June 24, 2009
Phoebe in Wonderland
Reviewer: Jeffrey Anderson
Rating (out of 5): **
Despite some brilliant performances from its three female leads, Daniel Barnz's Phoebe in Wonderland is an off-putting, misguided disease-of-the-week picture that tries to disguise itself as something else before finally coming clean. Elle Fanning plays the Phoebe of the title. She's the child of two brilliant parents, both writers. Her father (Bill Pullman) is putting the finishing touches on a book that will be published by a scholarly press. Her mother (Felicity Huffman) has been working on a study of "Alice in Wonderland," but never finds the time to write. Phoebe also has a sister (Bailee Madison) who complains that Phoebe gets all the attention--and she's right, because this sister never really makes much of a mark on the film.
Phoebe often imagines and speaks to several characters from Wonderland; sometimes they're played by the same actors from her real life, and sometimes not, though the correlations are never clear. Sometimes they have good advice and sometimes not. Barnz never really distinguishes these sequences visually; they're neither startling nor enchanting. Eventually, in real life, she gets cast as Alice in the school play (what a coincidence!), which is directed by the odd new drama teacher Miss Dodger (Patricia Clarkson, with her hair in pinned-up braids). Miss Dodger very often sits quietly and lets the students direct themselves, while she seems to be thinking wise thoughts. At the same time, Phoebe begins behaving strangely, doing obsessive-compulsive counting, stair-stepping and hand-washing. This leads to lots of hand-wringing and crying and visits with principals and shrinks, and finally the big "reveal" as to what's actually wrong with Phoebe.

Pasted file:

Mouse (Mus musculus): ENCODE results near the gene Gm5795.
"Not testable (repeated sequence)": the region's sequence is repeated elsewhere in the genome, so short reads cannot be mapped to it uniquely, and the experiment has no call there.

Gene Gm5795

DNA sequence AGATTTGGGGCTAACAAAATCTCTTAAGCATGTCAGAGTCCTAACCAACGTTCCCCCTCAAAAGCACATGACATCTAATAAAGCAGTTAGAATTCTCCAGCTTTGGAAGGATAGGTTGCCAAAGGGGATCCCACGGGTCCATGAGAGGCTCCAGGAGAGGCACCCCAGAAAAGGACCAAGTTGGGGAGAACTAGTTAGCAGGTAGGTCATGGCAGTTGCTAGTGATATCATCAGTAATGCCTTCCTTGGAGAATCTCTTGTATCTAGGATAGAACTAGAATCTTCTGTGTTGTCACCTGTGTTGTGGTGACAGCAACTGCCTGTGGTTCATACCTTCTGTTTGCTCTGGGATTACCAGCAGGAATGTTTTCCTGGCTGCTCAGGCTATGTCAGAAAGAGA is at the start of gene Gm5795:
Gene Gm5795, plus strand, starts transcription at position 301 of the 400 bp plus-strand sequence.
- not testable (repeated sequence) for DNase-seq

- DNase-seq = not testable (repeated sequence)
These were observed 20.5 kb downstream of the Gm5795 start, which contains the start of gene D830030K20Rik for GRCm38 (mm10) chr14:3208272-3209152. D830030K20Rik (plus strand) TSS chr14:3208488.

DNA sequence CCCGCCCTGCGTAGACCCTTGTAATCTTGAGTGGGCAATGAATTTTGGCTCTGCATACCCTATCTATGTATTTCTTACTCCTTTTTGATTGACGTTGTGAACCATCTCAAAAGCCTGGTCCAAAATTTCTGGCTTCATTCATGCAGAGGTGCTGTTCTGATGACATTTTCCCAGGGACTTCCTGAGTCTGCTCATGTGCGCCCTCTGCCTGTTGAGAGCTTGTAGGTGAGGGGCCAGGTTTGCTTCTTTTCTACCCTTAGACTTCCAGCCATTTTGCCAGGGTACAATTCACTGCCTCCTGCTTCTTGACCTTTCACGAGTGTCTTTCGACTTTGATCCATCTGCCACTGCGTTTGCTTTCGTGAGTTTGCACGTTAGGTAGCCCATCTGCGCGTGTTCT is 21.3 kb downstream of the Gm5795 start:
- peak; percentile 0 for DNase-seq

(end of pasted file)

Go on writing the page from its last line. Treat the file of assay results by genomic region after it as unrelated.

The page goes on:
Campbell Scott co-stars as the school's principal. He pretends to hold a position of power, but is really quite useless when it comes to making decisions or dealing with people, and Scott lends a sly comic tinge to his finicky, bespectacled performance. It doesn't fit in with the rest of the film, but it suggests a far more interesting tone than the one Barnz finally settles on.
As it is, the film is worried and prickly, and even though it's as emotionally unstable as Phoebe, it lacks the courage to really explore this angle on purpose. Rather, it seems as if the tone has eluded the filmmaker, coming across as a snatch and grab patchwork, with hardly any of it meshing. For example, Barnz devotes a good deal of time to Phoebe's classmate Jamie (Ian Colletti) who likes playing girls' parts but gets teased about his sexuality; one scene is entirely devoted to speaking out against gay-bashing, but it has nothing to do with the film other than to reveal that Barnz is perhaps more concerned with messages than he is with passion.
Image Entertainment is packaging the DVD as a "magical, extraordinary" film full of wonder, which it definitely does not have. Let's hope viewers will not be so easily fooled. The DVD's only extra is a theatrical trailer.
Posted by cphillips at June 24, 2009 3:13 PM